Hope Star from Hope, Arkansas on November 17, 1948 · Page 2
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Hope Star from Hope, Arkansas · Page 2

Hope, Arkansas
Issue Date:
Wednesday, November 17, 1948
Page 2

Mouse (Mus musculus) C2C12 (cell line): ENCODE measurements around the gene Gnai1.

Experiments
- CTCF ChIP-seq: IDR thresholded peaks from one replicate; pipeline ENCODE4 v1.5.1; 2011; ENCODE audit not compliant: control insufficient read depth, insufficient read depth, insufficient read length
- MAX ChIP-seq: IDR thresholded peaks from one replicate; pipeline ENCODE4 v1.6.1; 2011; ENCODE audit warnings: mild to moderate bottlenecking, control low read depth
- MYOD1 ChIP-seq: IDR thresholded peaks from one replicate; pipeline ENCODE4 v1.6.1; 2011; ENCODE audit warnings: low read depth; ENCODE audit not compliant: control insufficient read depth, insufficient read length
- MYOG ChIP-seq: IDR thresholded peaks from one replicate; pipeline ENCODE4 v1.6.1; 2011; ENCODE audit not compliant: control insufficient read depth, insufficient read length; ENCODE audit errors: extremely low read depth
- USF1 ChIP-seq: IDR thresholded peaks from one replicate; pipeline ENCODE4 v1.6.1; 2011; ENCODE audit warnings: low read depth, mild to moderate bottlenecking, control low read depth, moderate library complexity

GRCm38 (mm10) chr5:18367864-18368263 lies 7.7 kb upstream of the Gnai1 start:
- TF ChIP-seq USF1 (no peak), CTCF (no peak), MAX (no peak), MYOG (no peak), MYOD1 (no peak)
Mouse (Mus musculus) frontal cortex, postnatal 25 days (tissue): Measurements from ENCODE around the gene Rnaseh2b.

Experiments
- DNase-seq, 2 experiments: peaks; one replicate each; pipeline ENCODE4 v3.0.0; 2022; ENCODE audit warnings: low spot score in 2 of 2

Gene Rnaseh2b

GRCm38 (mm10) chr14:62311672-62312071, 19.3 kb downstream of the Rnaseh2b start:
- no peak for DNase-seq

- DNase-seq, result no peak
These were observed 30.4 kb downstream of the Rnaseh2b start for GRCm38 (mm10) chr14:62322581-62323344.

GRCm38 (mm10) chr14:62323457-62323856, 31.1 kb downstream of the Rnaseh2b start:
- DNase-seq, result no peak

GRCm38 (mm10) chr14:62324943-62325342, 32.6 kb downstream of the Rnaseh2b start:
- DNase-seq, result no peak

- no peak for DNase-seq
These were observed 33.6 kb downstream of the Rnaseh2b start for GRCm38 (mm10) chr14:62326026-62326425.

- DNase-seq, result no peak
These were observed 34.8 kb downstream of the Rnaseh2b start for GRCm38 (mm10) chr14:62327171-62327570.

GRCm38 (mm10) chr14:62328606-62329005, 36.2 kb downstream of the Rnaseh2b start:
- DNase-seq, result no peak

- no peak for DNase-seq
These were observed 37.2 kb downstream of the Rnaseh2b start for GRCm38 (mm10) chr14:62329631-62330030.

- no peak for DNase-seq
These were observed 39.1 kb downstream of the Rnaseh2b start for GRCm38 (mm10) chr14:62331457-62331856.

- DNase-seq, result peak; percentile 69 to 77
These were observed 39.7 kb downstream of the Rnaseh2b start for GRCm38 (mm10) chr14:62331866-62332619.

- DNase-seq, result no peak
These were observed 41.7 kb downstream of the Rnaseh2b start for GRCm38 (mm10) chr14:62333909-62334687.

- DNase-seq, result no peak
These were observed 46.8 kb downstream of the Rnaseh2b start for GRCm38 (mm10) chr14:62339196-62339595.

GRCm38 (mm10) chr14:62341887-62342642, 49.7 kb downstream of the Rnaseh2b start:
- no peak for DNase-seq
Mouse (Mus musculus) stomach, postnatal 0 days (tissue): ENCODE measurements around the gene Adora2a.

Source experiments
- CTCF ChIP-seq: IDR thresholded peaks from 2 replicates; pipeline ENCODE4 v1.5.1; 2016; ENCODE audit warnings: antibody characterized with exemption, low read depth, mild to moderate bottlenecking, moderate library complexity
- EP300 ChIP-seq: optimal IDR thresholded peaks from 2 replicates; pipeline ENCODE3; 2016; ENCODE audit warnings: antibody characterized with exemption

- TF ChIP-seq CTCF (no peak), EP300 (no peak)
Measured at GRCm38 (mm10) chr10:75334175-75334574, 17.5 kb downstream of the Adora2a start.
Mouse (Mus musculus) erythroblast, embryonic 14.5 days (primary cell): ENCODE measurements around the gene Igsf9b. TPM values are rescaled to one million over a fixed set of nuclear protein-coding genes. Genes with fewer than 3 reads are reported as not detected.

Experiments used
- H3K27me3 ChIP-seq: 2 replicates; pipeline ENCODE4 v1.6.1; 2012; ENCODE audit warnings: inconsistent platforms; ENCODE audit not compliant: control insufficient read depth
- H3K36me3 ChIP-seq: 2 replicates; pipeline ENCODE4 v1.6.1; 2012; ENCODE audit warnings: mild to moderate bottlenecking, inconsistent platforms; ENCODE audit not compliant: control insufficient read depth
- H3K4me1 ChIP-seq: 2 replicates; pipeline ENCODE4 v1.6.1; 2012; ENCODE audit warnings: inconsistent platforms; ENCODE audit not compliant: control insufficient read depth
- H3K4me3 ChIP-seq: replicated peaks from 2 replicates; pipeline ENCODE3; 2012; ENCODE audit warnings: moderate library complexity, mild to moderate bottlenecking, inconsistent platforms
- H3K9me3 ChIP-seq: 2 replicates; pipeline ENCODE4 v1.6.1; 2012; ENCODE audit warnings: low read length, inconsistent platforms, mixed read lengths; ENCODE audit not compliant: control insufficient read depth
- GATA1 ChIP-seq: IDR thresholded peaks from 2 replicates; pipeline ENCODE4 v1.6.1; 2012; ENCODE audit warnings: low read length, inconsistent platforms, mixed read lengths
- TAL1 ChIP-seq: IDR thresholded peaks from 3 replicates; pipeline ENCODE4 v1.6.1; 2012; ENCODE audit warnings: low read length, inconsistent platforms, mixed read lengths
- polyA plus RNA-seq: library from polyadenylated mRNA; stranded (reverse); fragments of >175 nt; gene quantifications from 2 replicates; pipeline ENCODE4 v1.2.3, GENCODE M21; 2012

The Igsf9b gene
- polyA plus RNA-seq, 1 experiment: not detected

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Page Two Forrestal to Visit Truman, Learn Fate Key West, Fla., Nov. 17 — Iff)—. Announcement that Secretary of Defense Forrestal is flying "down ipmornv to have lunch "with President Truman stirred Speculation today the time of his departure tiom the cabinet will be discussed, Presidential Press Secretary Charles G. Ross said simply that Forrostal will be a guesl of the chinf executive at his Southern White House" on the naval submarine base. The defense secretary told a news conference in Paris thai ho does not expect lo serve out another four years in the cabinet. He snid he was leaving up to Mr. Truman to decide when his resignation will become effective. The president talked with For- teslal by long-distance telephone this morning. Ross said. In the conversation, Forrestal expressed a desire to see the chief executive. Whereupon, the president invited him to flv down from Washington to have lunch at his quarters in the commandant's house. Roprcsenlativeve Sarn Rayburn (D-Texas) the prospective speaker of the House again when the Democrats organize it in January, is coming in tomorrow also. Ross Said Rayburn would arrive in time for dinner. fioss made it clear . that Mr. Truman had not "summoned" Forrestal to Florida. There is the possibility the defense chief will fly back tomorrow afternoon. Ross would nol go beyond Ihe bare announcement. Ross said 40,000 pieces of mail and 10.000 telegrams of congratulation have been received at the White House in Washington alone since Mr. Truman's election victory. Mr. Truman's delay in reorganizing his'administrative was attributed by close associates today 1o concern about picking replacements for those who are to go. These sources, unquotable by name, said the president is in no hurry lo shake up his cabinet until he can complete selection of a team to carrv on during the next four years. As he told a news conference here yesterday, everybody has been shuffling the cabinet around but Ihe vresident. Mr. added he would act at the proper i time. i™ His major problem will be lo JK S pick a successor lo Forreslal and a man lo succeed Robert B. Lovett HOPE STAR, HOPE, ARKANSAS Scrap From Big Scrap Comes Home n£?n * t g Z 5 [ earS ago this steel.scrap was shipped from the US. to Germany—in the form of cannon, shells, tanks, trucks and other materiel that helped lick the German Army. Now it's ig home to help cure the critical scrap shortage in America's mills This cargo, first of 200,000 tons to come, is being unloaded at Port Richmond, near Philadelphia. ST. LOUIS LIVESTOCK National Stockyards, III. Nov 17 — i/l 5 ]— Hogs 9,000; market active(barrows and gilts f>0 to 1.00 higher | than Tuesday's average; sows 50 n ,, hlgher good and ° bs 21 ' 75 lo mostly 22.00; 130- top •n-nnnrt o, ' . Tn.ma Io 2 '°° ; 25 °- 270 lbs mostly 21. 7f, few D ontr » 9 °1°° lbs 21 ' 25 wei e h k ""<*«• 130 ioc.1 too scarce to quote; good sow 11 lbs down 19.00-20.50; over 400 17.75-lfl.OO stags IG.00-18.00. When the,latter steps out as under- |V f '^ d ?. slow * ew m ediurn and good Meanwhile, the president: Wenl to the beach again for a Hope Star Star of Hope 1899; Press 1927, Consolidated January 18, 1929 bv swim and a sunbath, Faking daughter, -Margaret, with him. his Received a telegram from Princess Elizabeth thanking him Ins message of relicitation on •birth of her for the Let some of his aides go to Boca steers about ste.-ldy with Tuesday at 25.5-26.75; heifers and mixed yearlings opening steady; medium and good 23.00-27.00; common around 19.00-21.00 cows dull; early action confined to canners and cutters at about steady prices from 13.00-16.50; little done on beef type cows; bulls opening steady; medium and good 21.00-22.75 vealers steady , to 1.00 higher good choice 28.00-36.50'; common medium 18.00-27.00. and and c Sheep 2,000; opening sales lambs - ? ntron f to unevenly higher than Chica airport, to take > a ride in a ^navy-'blimp.' •-.,.- Mr'.Trv«Ti9h..-;these close ad- Visers said. .will, try to persuade fSecr,etftry of Stale Marshall to re- m y -- —^ ..-t,,,^ man fmairi'.pn the job when the latter' cay; ' ow Jots 25.25-50 to butch- meets:, with' him at ; the White House C) ' s ! early packer top 25.00; most ,,Mondav for a full-scale review of g ancl cnolc(? wooled lambs held ' thp delicate international situation al O! ' abovc 25 -°°Meanwhile, the chief executive left up lo General. Marshall a for-mal..reply .to a suggestion by Sec- rotary General Lie of the United Nations and President Evatl of the UN General Assembly that he and the .heads of the four nations negotiate an . end to the Berlin blockade independently of the United Nations. The president, however, said POULTRY AND PRODUCE Chicago, Nov. 17 —(/PiLivc poul-' try: Firm receipts 19 trucks; prices unchanged to two cents a pound higher; FOB: Fowl 33 5' leghorn fowl 2«; roasters 35-39 u-yers 34-157 broilers 32-35; old roosters 23: FOB wholesale market: Ducklings 38 young heavy ducks y,i; liahi ducks 25- - r »- — •—..„, *>vitYjt\..i, puill —- -*.••-• «-.j **>J t flatly that the United States will _ not participate in any peace talks ' of that nature until Soviet Russia lifts its blockade of the German caoital. Mr. Truman is flying back to Washington Sunday to bring an end to his two weeks post-campaign, vacation at the naval submarine base here, Published every weekday afternoon STAR PUBLISHING CO. C. E. Palmor, President Alex. H. Woshburn, Secretary-Treasurer at the Star buildinn 212-214 South Walnut Street, Hope, Ark. Alex ' n H- . Woshburn, Editor 8, Publisher Paul H. Jones, Managing Editor George W. Hosmcr, Mech. Supt. Jess M. Davis, Advertising Manager Entered as second class malter at th. Post Office of Hope, Arkansas, under th< Act of March 3, 1897 (AP)—Means Associated Press. (NEA)—Means Newspaper Enterprise Association. Subscription Rotes: (Always Payable It Advance): By city carrier per week 20. per month 85c. Moil rates—in Hemp stead, Nevada, Howard, Miller am LaFayetto counties, $4.50 per year- else where $8.50. ' National Advertising Representative) -i Arkansas DalKes, Inc.; Memphis, Tenn Stprick Building; Chicago, 400 North Mich igan Avenue; Now York City, 292 Madisc. A I V H"' Detroit, Mich., 2842 W. Grant r, d -; Oklal.iomo City. 314 Terminal Bldg New Orleans, 722 Union St. Laney Actually Paved Way for Bond Issue By BOB BROWN Lillle Rock. Nov. 17 (UP) — Gov. Ben Laney, virulent opponent of any increase in Arkansas' bonded indebtedness, is finding himself in the odd position of having smoothed the way for a bond issue by the next administration. Leading fiscal experts agreed today that had il not been for Laney's work in stabilizing stale finances and obtaining Eastern recognition for Arkansas securities, any sale of additional bonds would be difficult. And, even if purchasers could be found, wilhoul Laney's work Ihe interest rale' on any new issues probably would be p-ohibitive. As matters now stand—with the stale's balanced budget and sound fiscal standing— the experts believe il will be comparatively easy (o sell bonds should the people approve Gov.-elect Sid McMath's highway conslructlion program And, they add, the interest could be low. Perhaps below 3.2 per cent being paid on current highway sucuritics. McMath was elected on a platform to sell bonds to build highways and at the present timve a sub-committee of the state legislative council is working out the necessary legislation. The 1949 general assembly will be asked to act quickly on the bills so that a special election may be called before the legislators adjourn. When Laney came into office four years ago, Arkansas securities were not in good repute on Eastern markets. They were not approved by the stale banking deparl- menls of New York or Conneclicut nr, suitable imvcstmenls for savings banks and trust funds. Following a trip to New York by Governor Laney,' both state's placed Arkansas back on their approved lisls. greally expanding Ihe market for the stale's bonds. Bringing Ihe cradle of the big Eastern money inlo the fold had the effect of lowering interesl rales on stale securilies by increasing Iheir value. In addition "Business Ben" sponsored legislation revising the state's fiscal policy. The move provided for the distribution of all stale funds on a per cenlage basis and for Ihe retirement of all of the state's non-highway bonds. This, plus the increased industrialization of the state during Laney's administration, tended to restore confidence of money lenders in Arkansas. Observers believe that the governor's past actions, plus' future legislative guarantees',' leading! J to proper expenditure of proceeds'of any bond issue, would go "far°ih overcoming the 'reluctance 'of fiii- aneiers t'6 'boost the s'tate's'-ehoix rnous $118,OtiO v OOO'highway -bonded 1 ehdebtedness. •'!''•' ••'' ' '•• •••'/•;-| Laney' himsel'f •' still : believes that' the'"'creation of" "an' additio'nal'f debt" ,is' ; iipt the 1 answer 1 to''"me"" highway problem': 'But he 'refufe' to-say-whether he- will flgljt a proposal if it 'should : be~-pred lo the people; ' •••';•• Wednesday, November 17, 1948 Sign of Trouble in Britain Member of the Associated Press: The Associated Press is entitled exclusively tc the use for republicalion of all tho (oca news printed in this newspaper, as well a' ill AP news dispatches. ' young , 57 turkeys 43-1!) young hen turkeys Doily Bread Continued From Page One how failed to materialize. Dewcy was in, they had been assured by their newspapers, their radio commentators, their columnists their poll takers and their barbers. Never before in history had so many words been written to support a foregone conclusion. And never before were so many predictions scrapped on the morning alter an election. Some of the poll takers quit taking polls some months ago because the outcome was so obvious. (Some of them should have quit long before they did, it appears.) But somehow the American voters didn't vote the way they told the poll takers they would. As to why they didn't —the columnists and rudiocasters will spend the next several weeks, months and maybe years knocking out words •Made ESPECIALLY For KIDDIES' CHESTCOLDS «e cough m to relieve_couglt«-aching niusdes) CKild'i Mild of explanation. What will happen lo the poll takers, nobody can be sure. We know what happened to the old Literary Digest, one of the 01 ' ' cies 100 per cent in its calculations. H lolded. .net oici literary Digest, one of the original election forecasting agencies, when it missed by almost But whatever the majority of writers and prophets thought, and whatever they told the voters, one laet remains. The American people, by a democratic majority in a free election, have expressed their preference for the Democratic Party and its .standard-bearers Whether they liked the Democratic platform belte.'r, whether they wore opposed to tho 'J'aft-Harlley law, favored the European Recovery Program, or whatever, nobody can say for sure. Perhaps the pollsters will be able lo find out. Whatever their motives, their particular likes or dislikes, the American people can feel proud that the.}—not their political bosses, nor their newspapers, nor even their poll takers—have rendered a dccsiion. And their decision will slick. Even the 1 millions of people who campaigned and voted against the 1 winners will fall in line and support their duly elected government. There are countries where, if the fate of the 1 government reniaind in doubt overnight as it did, in fact, during' this election, the people wouldn't know whether to go to work the next morning. Not so in America. Nobody with gun* takes over our seats of government during the night. J'.'vcn those officeholders who lost will continue at their same- old stands for a couple more months. That is the American way. just as it is the American way for free 1 voters to name their meii, and for all to support the winners once the returns arc in. Butter steady receipts 252,586; prices unchanged. Eggs steady; receipts 9, '11 3; prices unchanged. GRAIN AND PROVISIONS This slogan, "No War for Dollars," daubed on a b rick wall during the night, greeted Southampton, England, citizens going to work the next day. Similar slogans, believed Communist-inspired, were shown and shouted during a recent army recruiting drive in London. Strike 'War' Creates Refugees 90,000 Reds Continued From Page One alter a forced road from the West march of lf!0 miles. The effectiveness of General Pni's troops in bolstering Suchow's defenses was undetermined since, at least tivo Red columns paralleled them across the countryside. Hankow reports said thousands of workers there were digging trenches outside the city as' ' ad- I ditional defenses to Communist raids. Food Price Drop Won't 1 > Philadelphia, Nov. 17 —(/I 5 )—Mrs. Housewife can count on a drop in food prices, but she shouldn't expect the cost of living to go down. A man who ought to know, Ewan Clague, commissioner of the Labor Department's Bureau of Labor Slalislics. said the food price fall will be balanced by increases in items in heavy demand. Amonn these he listed rents, steel, automobiles nnd Marshall plan exports. ^ Claque spoke yesterday at a conference arranged by the industrial council of the Chamber of Commerce. "At present," he lold 250 busi- less executives, "our consumer orices have reached a peak and i'arm prices arc, if anything, com- 'f! down." "At the same time," Claque added, "there is a tremendous up- ivarcl pressure starting in commodities where there still exists a heavy postwar demand." Claque figured that "the general*' economic outlook appears very favorable," adding that industrial employment is at an all-time high with 40,000,000 holding jobs, a gain of 3,000,000 since the end of the war. He warned, however, that shortages in the supply of skilled labor "will very likely occur on a greater scale than has been true since _ .... , , the war years, and many em- Qualified observers here hold the Iployers in some areas will find —""- i*--*--•-•-•• --'--'themselves .badly pinched for.. labor. de dIAs'the wioienm French tnriiue lsu;ilke .'continues, many Qii,.ih;e[ miners' • 'fehjiMf erJ ciifit- 'being Jevauimtfcd' HjoO'tHe safety, of Paris.' i i Hejre) a sSv '•• .HniMX,/*-•'tJU.Wqier'.tll-ii^l,.; who- will be career-Mr by.a. ends. (-Photo b'i<" r£EA<-Aetti? Hopes oninion Ihe Reds -Wore regrouping for another assault- instead of being on the run. • Most Chinese expressed doubt that the Suchow "victory" was as sweeping- as pictured'-by the newspapers and' government. Bul it appeared that Chiang Kai-shek's t'oops at least; held 1 their own in the first'phases of the great Suchow battle in which more than 1.000,000 men assertodly were committed. Worried Chinese were told by the Chinese Central News Agency the Communists had suffered on the Suchow front less than 200 .miles from their capital "the most disastrous defeat ever received from the hands of government troops." The official agency reported wholesale surrenders of Red army solr'ievs fleei.'ig through a "wall o'f bullets and bombs." (The Communist radio sharply different picture, fated Red troops were East to clamp a pincers jernment forces. Suchow itself, under this version, no longer would have anv-serious tactical'value in the battle affecting all > Central China. - ... ,- ; . ' <iThe broadcast Claimed seizure -if Siiiniii.g.>-43 -irniles Southeast of S'ichow. This-would be less than 60 miles from joining--tbr-'' raids-of an encirclement around • Suehow, ifoiU the;'insurgents -appear to have isolated Suhsien, 58i miles • -South- wept -.of 'Silinin-g.i •; ;.' , (The Shanghai newspaper Siri Wan Pao -reported tho Communists! were attacking the city gates. o{ Suhsien, an important railvoStl c'en-i ter. Red artillery fire rained on I the city Monday, the newspaper jsaid, Nationalist reinforcements |\v$rc. rtepl\te'd diverted tQ.lhis area 'll'Om . .,S'eVhral .rlivnntinnu " Returning lo the consumer mand for commodities, Clague predicted thai "some readjustments" will be made "in industries where production has caught up with demand and where some consumer resistance to high prices is evident." "These include such lines," he said, "as lexliie.s, clothing, shoes radios, furniture, and some electrical appliances. These readjustments, however, arc not likely to be sharp or to affect the genera} economic otillook." w ';ave a It indi- pushing on gov- By The As'soclated press -~-\ There appeared some hope today r early settlement of'Ihe 11 wee'Jjcs old West Coast shipping strike bUt progress was reported toward ending the walkout of 65.000 East Const AFL dock workers. KfXects of the shipping tieup in ports from Maine to Virginia were being fell in many segments of industry . . and business. Estimates of "There is a basic issue in rela- Uncago, Nov. 17 — (/!•)—The a d- llos s cs ™n into many millions of M->"" to Berlin—that is, whether o>' vance in grain prices moved right llollars since the AFL Intel-nation- I n °t the Soviet government can bt; along today, despite some heavy*! a ' Longshoremen's Association I permitted to use force, whether bv ,-. ConfeiWetf 'Frorn Pk ! ge'':(jin'e city. Suiynn province is Northwest of Hopeh and adjoins Communist- held Jehol province to the East. Beyond Jehol is Manchuria, also under Communist control. The American consulate for the first time mentioned the possibility that hostilities might spread to Tsingtao, big U. S. naval base on the Shantung peninsula. It urged the 150 American civilians there to leave. The navy has decided .to evacuate its dependants i by ;parly January. The British consulate advised hori-esseriiial '-nationals,' -particularly women and children, to withdraw from the Nanking area lo safer places. .' ' ; In Shanghai, British Consul-General R. W. Urquhrt said it'might be a good idea for persons 'with RQ,JQb,.or those.,Ux,pool'-...health.,to The..- American. :.Qvacuatiori;." jrarrr ..continu&di, ;i '..,1J~;, 1. selling on the way up. Wheat look! W!llkod out eight days ago in a over the market's leadership as I chsnute over wages. Thousands of milling interests bought large U'ailroad, tugboat and trucking and May I workers have been made idle i The Port of Halifax was re quantities contracts. December price .since iSep-lentber highs. Dcernber high for th of Deeemvbcr wheat sold at the April while July reached new best and corn pas touched a four mouths. nw September corn a/id July and September oats made new seasonal highs Continuation of tli longshoremen's strike on the Northern Atlantic coast had litile influence on prices Wheat closed 1-!M 1-1 highr, Dea- eenibcr $2.87 3-4-5-«. corn was 5-8 to 1 cent higher, December $1.44 l-4-.$1.44, oats were 1-4-7-8 higher December H4-H3 7-!i, rye was 1 1-41 3-1 lower, Dec-LViibt-r $3.80, sov- ioooned and the 2,000 longshoremen will handle all goods not consigned to United Stales ports Earlier the Halifax Longshoremen's Association said it ' would peal off Halifax from any more ships diverted because ' of the beans were 12 lower to 1 er, November $2.09 3-4. and lard was unchanged to 20 cents a him- pounds lohver, November K.aS. Spot wheat was called nominally higher with the futures trade today •uihough no sales in the cash division we're reported: receipts none Corn was steady to higher; basis unchanged to a cent lower; bookings 75.000 bushels receipts 479 cars. Oats were higher wuth the futures; basis 1-2 cent up; receipts nine. cars. Soybeans receipts were 23 cars. In San Francisco, negotiators in the Pacific Coast shipping tieup reported "progress is beine made." The Waterfront Em- f'.oyers Association and Pick way of blockade or of economic pressures involving currency, credit or trade, or otherwise to deprive the Western powers of par- I ticipation in the administration of i Berlin." i Dr. Evall and Secretary-Genera! i Lie received (lie replies 'from the | delegation chit's without com- ! menl. Informed quarters said, i however, the two would continue i efforts looking for ;i peaceful solu-: SORE, CHAPPiP UPS? SOOTHeS SMARTING- PAIN MAKES you sMILe A6AM! Quick relief with IVlENTHGLATUfVi ® Don't go on suffering from painful, dry, cracked lips- reach for Memholatum. l ; eel fast-acting Meutholatum's f a . mous combination of menthol, camphor and other ingredients soothe tender lip skin, revive tJned-out skin cells, help them retain needed moisture. Soon smarting pain leaves, lips feel smoother—it's a pleasure 10 smile a«ain. In tubes and jars— 35ifand 75tf sizes. ci'ius previous NEW YORK COTTON New York, Nov. 17 — i/T'i— Commission bouse and New Orleans buying accouted for mode-rate gais in cotton futures to.i;.iv. The market was easy iu'earl.\ dealings on persistent liedge seii- ing. Offerings were ausoi iji.'-J principally through mill buying againsv ti'.vtiU- sales until later in the :u'.i- sion wlii'ii i;(.immission housv ilc- inand dc'veloped. Futures closed 20 to 4i bale higher than .h close-. JJtc liigli Xl.iiti -- low 'j .il.UO up 7 Mch high 3J.H3 — low al.lJ^-US up 7 to 8 Way high 31.(iU -• low 3 1.1.15 up 4 Jly high 30. 79 -— Jo\v 30.7-1-75 up 4 to ~i Ocl high 2!.!. 80 ..... l->\v "li.73 up iJ Ucc liigh l'S.60 — hjv,- liU.OU up .-) Miildiing .-.jjol 32.31N N-noinin;i|. . - , the CIO Longshoremen's union reached a tentative agreement on the issue of hirintf halls. The hiring halls will stay under union control hi,,i, , Ot , hL ' 1 ' issues up for discussion in- ,r..; I '' lut )e wages, vacations with pay and grievance machinery. The ''!! HOG workers are seekiug'a 15 cents an hour pay raise in the present wage scale of $1.07, or 13 cents retroactive of June 15 when their' contract expired. The AFL screen extras guild in Hollywood said its members voted 2,5!2 to (T7 to reject an employer proposal lor continuing the mob scene extra's pay bracket of $<J.45 a day. The guild said it will' ask lli'^ studios to make a new offer _For the third day a strike of 150 bus drivers and mechanic's of the Ki 1 ' halted operations over 1,500 miles of route in Pennsylvania. N J lion, wall. The French reply to the Evatt- Lie apoeal. signed by Foreign Minister Robert Schuman, said that. despite the veto by Russia Oct. 25 of the neutrals' proposed .solution and the lack of agreement thus far, the French are ready to scok an accord with the aid of'the. 1 U. >:. This French statement did not conflict with the British-American position, but coincided with the stand lhal the question must be left with tin: security council at present. The Berlin issue was referred to the council by tin' West I as a threat to peace after negotiations in Moscow and Berlin broke down. Evatt and Lie wrote? their peal Saturday lo the heads ol four bit; delegatoins and lo chief executives (if the tour bi empowers. The 1 two left the- way o)H'ii for any method of solution the Bie p H ,„..,.,... i .,1 ", "V.- ^" "' ;Four might adopt, but saiel the 1 '; dw A u . ds ,, L ' lkcs - to - Si : a _ s . s >'stemiu-orld was looking m.xiouslv ,'o, a settlement. They eliei not write ihe nresident of the- security cemncil. Pine Bluff. Nov. 17 — (/Pi Want to^ pick up nn "easy" $10.000? There's nothing to it. All you have- to do is locate a good siV.od i batch of uranium, the key material I in atomic bombs. A reward of that amount has been offeree! by the atomic energy com mission for discovery of the radioactive substance. State Geologist Harold Foxhall -. .., THe I'adio'.. .had .Suhsien :.aDturj5sd.,\i'esdi)' ( y iwbriiing.) ' : ' '-Inalcaiions"., fi;bm Norlh' China C-':! \Y, er .?,. th ,at Mho , 'Cpmhiuiiist.s.' had \jttdr.jrnpved,,.Jilt.o.. ; PaolingV capital of less attack" on the West gate. The North China commander, racing possible Communists at| tempts to seize Peipin<? and Tien- itsin, reported the situation around KWUJSUI. caplial of Suiyan. as im- I proved. He said there were no Reds within 20 miles Southeast of the Creomulsion relieves promptly because it goes right to'thfe 'seatot the trouble to help loosen and expel germ laddn phlegm and aid nature to soothe asjdii heal raw, tender, inflamed bronchial mucous membranes.Tell your druggist to sell you a bottle of Creomulsion with the understanding you must like the way it quickly allays the cough or you are to have your money back. forCoughs.ChestColdsllronchitis despite this apparent stone said here yesterday the AEG has boon conducting extensive tests in Arkansas for the element. made to meet the fundamental iis.--aios inherent in this problem, •which will remove the threat to Ihe peace and which can be ac- ,cepte'cl in uood faith by the parties I Icoiicerned." i Marshall said the government of ; <he United States wants a solution , nl the Berlin c|uestion and continues lo seek such a solution through the United Nations. "We have supported the efforts of the' security council and its president to remove the danger to the peace arising from the Soviet liloekadc of ihe western se-ctors of Berlin." Marshall wrote 1 . "I desire lo assure you that this remains our course ancl objective." Marshall answered for President Ti umaii. Hee-lo.- McNeil. British acting I - <*-.. iii.iuoii-1. ivjohe'el fen- i~i-- ; --~"VT ; i York. New ington. D. C ''IhV' ?£r° T' V ash - :juan A ' R'"'mu B Iia of "of Argentinai ... , . . C -. thc AtL Amalga.in-: because the ca-e : "cd Assoriation of Street C Klectric Railways and Coaches; Speaking of the role of liu ritv council, Employes Union is seeking The \vage ihike of 10 per cent, me company iluis offered six per cent. The!ele-ir pre\sent rate for drivers is" 5 55 i befoi cents a mile and SJ.27 an hour for' m"chanics. The American Feeieraiion of Labor, in convention in Cincinnati, today had for consideration a oro- nosal to raise S750.000 to be used m the fight ior repeal of the- Taft- still is before aei'iiritv council. role Alarshall v.-rene: has repeatedly been made 1 both in direct discussion ami ' 1lr? secnriu eoune 1 '!, ii lc . United Stales is ready to kike i>arl in the' efl'ons of the seeuritv cmi'i- ci! to soh'e the 1 JJi'i-lin p'robleni and to participate in any elforts er. (Dec high 31.KO — leiw 31.70 — close ! 31.79 j.Mch high :il.,'!l — low SO.Ul -- eleise | 3U.t;i ; M-'v hi"h o'J.liT — low 31.5-1 i 31.GM33 'Jly high 30.70 — low 3d !->';-! 30.75 Hiu-Uey . rccting policN i^.ir ffir political eiiuc, to the .'Hill delegal coin e-ntiou thai ctUica tion:i 1 riro sessuienl of 1(1 'i"h lo close i The AFL was 7.-20.000. close '. In I'onl Mnl. O hers of tlu- (.'1O close . met. The annua i NEW ORLEANS COTTON I New OrK-LMis. Nov. 17 • ••!.-]' ilon futures ad\'anced here on iradc buying and shoi-t ing. Cloiing prices were steady, live cents to 70 cents a bale high- Co,- toduy I cover- ! '-'•••'lur's x ','iic: 'Rcmomber? Wiieii we \vere .)'ir:-:( married you used tu my 1 bad a shape like a beautiful ship." Husband: "Yeah, but your cargo lias shifted." 'will oj-en in Portland 'Walter Kemher, president , UuiU'd Autei Wnrliers. a.-l i rumors that In., might i-u jC'IO presiclencv, said i (Philip) is my lending iiis eight i is not ijlaiiiiih-. 1 ign minister, replied for Prime -Vlinister Attlee. McNeil said the Soviet veto of the; proposed setlle- ree'iu Oci. 25 stands in the way of luiliier rn-o;ires.r for a .solution. AL'.N", !l no:jiU-:I . uf lh:!i the Berlin (iucs!ion is still on the' work- •-lie'c.-! of UK? security council and that Ihe British gov.-.'rnment feels Ihe mosl liejpeful methi;;! of re.-'.chin. r - a S'-jee <ly anil satisfaclorv solu- ti'.-.'i we.ulil be.' to le-ave il 'in the Irinils of Hi;.- security council. 'I'.'ie Urilish answer said Britain is ready lo talk about Berlin and other oufstanding Ger.man eiifcs- i'CM.s in thi(.' f(.i;i!'-r;e>wei council o Ion K:II /iiitiisKTs as soon as the Ku.si-ian !)loeUaeie is lifted. .•^ehiinian answcrc-el for French ' 1'ivmier Henri CJueilU 1 . Srliuman i -aid Frai:c(.' is backing Ihe at- i. mm.--, of the .security council pres-' for conciliation and hoped we.'iiM tdiow the- same good shk for it either way ... Loth trade-marks mean the same thing. BOniED UNDER AUTHORI1Y Of THE COCA-COLA COMPANY BY Second CO 1948, The Coca-Cola Company